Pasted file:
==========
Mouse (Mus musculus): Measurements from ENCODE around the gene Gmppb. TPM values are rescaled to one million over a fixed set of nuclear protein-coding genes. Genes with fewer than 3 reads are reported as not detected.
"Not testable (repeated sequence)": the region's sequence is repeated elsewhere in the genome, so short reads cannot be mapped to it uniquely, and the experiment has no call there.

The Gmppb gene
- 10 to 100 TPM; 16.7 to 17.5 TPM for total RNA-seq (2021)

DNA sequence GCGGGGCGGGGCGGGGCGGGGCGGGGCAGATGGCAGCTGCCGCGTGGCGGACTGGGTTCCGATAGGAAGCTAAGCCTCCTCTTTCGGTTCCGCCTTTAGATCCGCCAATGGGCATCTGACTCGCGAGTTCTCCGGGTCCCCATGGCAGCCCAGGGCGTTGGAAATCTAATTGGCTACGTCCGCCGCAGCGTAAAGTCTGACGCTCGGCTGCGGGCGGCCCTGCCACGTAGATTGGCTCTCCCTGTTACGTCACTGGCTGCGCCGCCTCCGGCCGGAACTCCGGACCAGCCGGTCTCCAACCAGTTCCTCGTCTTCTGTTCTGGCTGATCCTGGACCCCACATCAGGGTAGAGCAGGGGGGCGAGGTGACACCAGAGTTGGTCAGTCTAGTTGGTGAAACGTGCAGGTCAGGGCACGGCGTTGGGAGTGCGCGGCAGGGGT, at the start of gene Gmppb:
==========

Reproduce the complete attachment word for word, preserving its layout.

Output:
Mouse (Mus musculus): Measurements from ENCODE around the gene Gmppb. TPM values are rescaled to one million over a fixed set of nuclear protein-coding genes. Genes with fewer than 3 reads are reported as not detected.
"Not testable (repeated sequence)": the region's sequence is repeated elsewhere in the genome, so short reads cannot be mapped to it uniquely, and the experiment has no call there.

The Gmppb gene
- 10 to 100 TPM; 16.7 to 17.5 TPM for total RNA-seq (2021)

DNA sequence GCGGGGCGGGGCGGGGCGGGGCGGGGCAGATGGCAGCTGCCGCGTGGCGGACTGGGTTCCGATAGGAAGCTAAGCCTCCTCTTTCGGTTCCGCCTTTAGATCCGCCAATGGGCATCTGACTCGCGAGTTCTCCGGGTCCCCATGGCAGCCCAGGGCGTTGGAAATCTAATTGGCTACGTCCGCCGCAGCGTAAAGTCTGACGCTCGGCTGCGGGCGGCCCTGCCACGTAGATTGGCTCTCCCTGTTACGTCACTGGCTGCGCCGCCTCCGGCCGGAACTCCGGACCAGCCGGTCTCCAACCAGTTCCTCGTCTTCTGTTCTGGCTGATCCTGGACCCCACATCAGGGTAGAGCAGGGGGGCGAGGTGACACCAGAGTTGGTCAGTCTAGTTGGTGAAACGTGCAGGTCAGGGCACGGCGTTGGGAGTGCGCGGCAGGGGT, at the start of gene Gmppb: